Prince Andrew returns home after Palace 'emphatically denies' sex allegations

hellomagazine.com

Prince Andrew has flown back from a skiing holiday in Switzerland, 24 hours after Buckingham Palace "emphatically denied" claims that he had sexual contact with an underage woman. The Duke of York arrived back at his Royal Lodge home in Windsor Park on Monday after a family holiday in Verbier.

It has been reported that same day he was preparing to speak on the phone to his mother, the Queen, who remains in Norfolk at her Sandringham estate.

The Duke has returned home to Britain to hold talks with his legal team


The Prince was staying at a luxury ski lodge in Verbier with a party including his daughter Princess Eugenie and his ex-wife Sarah Ferguson when news of the claims broke. On Sunday evening, he left for Britain to hold talks with the monarch, senior aides and his legal team.

Prince Andrew was named in court documents filed in Florida relating to how prosecutors handled the case against billionaire financier Jeffrey Epstein. The woman in the case has been identified by the press as Virginia Roberts, and she has alleged that she was forced to be intimate with the royal when she was 17 – a minor under US law.

After the claims, the Palace took the unprecedented step of issuing a formal statement.

"It is emphatically denied that the Duke of York had any form of sexual contact or relationship with Virginia Roberts," Buckingham Palace said on Saturday evening. "Any claim to the contrary is false and without foundation."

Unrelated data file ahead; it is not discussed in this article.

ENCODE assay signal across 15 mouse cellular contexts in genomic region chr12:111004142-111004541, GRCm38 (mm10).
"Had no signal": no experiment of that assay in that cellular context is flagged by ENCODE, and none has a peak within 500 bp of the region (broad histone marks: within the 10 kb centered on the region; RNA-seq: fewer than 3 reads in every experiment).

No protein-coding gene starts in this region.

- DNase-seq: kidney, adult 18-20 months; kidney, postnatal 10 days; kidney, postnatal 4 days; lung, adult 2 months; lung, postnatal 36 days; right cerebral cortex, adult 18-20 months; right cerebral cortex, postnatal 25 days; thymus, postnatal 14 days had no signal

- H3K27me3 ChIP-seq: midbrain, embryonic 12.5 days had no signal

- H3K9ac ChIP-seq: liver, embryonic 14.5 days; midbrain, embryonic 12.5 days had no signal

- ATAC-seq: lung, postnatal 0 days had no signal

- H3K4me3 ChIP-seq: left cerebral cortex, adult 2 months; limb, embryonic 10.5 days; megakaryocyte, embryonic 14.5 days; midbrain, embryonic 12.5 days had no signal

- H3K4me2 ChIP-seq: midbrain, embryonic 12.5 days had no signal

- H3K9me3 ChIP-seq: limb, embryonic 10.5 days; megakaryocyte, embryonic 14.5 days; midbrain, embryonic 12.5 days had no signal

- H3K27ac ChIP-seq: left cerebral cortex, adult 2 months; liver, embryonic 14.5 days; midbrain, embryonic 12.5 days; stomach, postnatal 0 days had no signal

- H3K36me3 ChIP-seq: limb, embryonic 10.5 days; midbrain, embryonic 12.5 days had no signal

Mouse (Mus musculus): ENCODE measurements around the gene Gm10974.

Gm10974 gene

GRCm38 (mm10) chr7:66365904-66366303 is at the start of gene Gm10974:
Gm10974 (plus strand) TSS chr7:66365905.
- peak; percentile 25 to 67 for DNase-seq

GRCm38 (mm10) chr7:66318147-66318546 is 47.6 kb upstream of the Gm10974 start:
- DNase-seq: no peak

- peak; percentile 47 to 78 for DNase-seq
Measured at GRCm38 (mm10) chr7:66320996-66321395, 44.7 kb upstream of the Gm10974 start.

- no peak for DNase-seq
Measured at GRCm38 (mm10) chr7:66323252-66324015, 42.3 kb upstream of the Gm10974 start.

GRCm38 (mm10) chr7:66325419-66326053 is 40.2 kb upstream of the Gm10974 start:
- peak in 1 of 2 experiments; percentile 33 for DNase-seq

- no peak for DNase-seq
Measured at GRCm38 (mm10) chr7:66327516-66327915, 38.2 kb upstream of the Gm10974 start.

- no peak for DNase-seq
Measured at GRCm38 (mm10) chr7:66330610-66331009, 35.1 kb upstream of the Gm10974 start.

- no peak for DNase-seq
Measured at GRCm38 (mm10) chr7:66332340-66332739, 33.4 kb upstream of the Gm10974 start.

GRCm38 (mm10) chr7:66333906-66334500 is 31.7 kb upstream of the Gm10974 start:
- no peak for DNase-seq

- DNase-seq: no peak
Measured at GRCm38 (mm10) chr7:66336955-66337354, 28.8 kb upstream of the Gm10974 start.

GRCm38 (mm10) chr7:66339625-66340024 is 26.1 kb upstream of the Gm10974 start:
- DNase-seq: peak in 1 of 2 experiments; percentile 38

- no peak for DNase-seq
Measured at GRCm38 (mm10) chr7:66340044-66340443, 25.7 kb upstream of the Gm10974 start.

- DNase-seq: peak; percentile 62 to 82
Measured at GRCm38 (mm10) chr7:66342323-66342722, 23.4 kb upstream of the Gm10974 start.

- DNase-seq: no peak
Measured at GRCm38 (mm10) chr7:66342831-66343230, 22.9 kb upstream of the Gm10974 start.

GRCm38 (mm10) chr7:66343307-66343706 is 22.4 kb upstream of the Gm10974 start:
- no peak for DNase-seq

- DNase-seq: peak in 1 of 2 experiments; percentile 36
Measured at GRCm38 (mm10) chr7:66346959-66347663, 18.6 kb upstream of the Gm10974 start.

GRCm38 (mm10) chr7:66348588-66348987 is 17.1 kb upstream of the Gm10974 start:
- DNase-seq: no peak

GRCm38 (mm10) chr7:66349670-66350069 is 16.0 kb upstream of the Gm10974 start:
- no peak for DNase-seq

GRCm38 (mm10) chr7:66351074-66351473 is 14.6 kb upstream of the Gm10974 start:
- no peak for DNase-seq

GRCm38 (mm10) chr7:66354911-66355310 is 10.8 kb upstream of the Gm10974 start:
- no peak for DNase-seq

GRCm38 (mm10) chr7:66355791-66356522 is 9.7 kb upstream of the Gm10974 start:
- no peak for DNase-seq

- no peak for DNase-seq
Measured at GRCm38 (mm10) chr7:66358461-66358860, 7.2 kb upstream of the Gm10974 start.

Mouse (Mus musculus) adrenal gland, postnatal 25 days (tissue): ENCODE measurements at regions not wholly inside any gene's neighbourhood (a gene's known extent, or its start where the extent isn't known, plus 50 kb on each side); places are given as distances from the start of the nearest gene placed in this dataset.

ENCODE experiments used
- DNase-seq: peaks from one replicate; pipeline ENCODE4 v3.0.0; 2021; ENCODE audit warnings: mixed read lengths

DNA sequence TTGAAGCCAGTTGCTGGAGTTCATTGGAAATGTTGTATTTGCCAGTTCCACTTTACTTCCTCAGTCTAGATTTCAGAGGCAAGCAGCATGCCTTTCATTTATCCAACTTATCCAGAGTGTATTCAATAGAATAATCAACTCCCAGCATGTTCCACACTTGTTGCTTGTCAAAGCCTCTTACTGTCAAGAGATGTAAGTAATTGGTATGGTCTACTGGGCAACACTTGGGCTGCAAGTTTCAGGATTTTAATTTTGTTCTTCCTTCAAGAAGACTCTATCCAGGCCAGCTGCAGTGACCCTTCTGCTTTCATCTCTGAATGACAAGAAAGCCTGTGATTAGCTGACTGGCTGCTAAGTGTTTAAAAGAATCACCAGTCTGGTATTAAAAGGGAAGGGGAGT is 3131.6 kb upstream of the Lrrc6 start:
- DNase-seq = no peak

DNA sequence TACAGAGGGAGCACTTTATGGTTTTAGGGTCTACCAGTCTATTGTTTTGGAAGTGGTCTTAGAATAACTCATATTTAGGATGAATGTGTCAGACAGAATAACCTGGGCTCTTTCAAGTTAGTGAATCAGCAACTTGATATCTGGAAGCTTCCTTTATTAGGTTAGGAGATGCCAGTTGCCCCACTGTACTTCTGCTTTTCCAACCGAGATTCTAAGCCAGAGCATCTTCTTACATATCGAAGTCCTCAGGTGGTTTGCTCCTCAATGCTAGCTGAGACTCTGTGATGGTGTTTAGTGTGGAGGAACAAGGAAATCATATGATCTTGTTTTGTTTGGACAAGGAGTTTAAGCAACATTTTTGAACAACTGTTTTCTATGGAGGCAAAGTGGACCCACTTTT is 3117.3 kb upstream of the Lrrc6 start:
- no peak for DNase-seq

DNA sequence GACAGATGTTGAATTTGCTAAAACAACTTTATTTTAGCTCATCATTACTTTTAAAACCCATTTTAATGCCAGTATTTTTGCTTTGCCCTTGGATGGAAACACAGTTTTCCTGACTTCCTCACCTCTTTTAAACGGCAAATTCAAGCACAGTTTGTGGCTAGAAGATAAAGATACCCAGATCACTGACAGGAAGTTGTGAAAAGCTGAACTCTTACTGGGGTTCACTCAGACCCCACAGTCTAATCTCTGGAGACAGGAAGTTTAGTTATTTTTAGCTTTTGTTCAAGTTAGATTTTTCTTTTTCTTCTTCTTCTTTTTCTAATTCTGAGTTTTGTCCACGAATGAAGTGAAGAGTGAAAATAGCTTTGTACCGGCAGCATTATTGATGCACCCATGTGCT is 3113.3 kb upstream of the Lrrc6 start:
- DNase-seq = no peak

The Prince was on a family holiday with his daughter Princess Eugenie when he was named in court documents in a case concerning Jeffrey Epstein


It followed two earlier statements issued by the Palace – on Friday and Saturday afternoon – which contained further denials that Prince Andrew engaged in any "impropriety with underage minors".

Andrew is expected to go ahead with his scheduled public engagement in Switzerland on 21 January, hosting a reception for foreign ministers on behalf of the British government.

"There is no suggestion that this will be changed or cancelled. He is pushing forward with his existing schedule," one senior royal aide told the Mail. Another added that the Prince felt "frustrated" but believed that the severity of the allegations left him "no option but to speak out".

"The Duke's integrity is of utmost importance to him and he felt that was being traduced," the aide said. "We are working in very extraordinary circumstances and the decision was that a line needed to be drawn in the sand."

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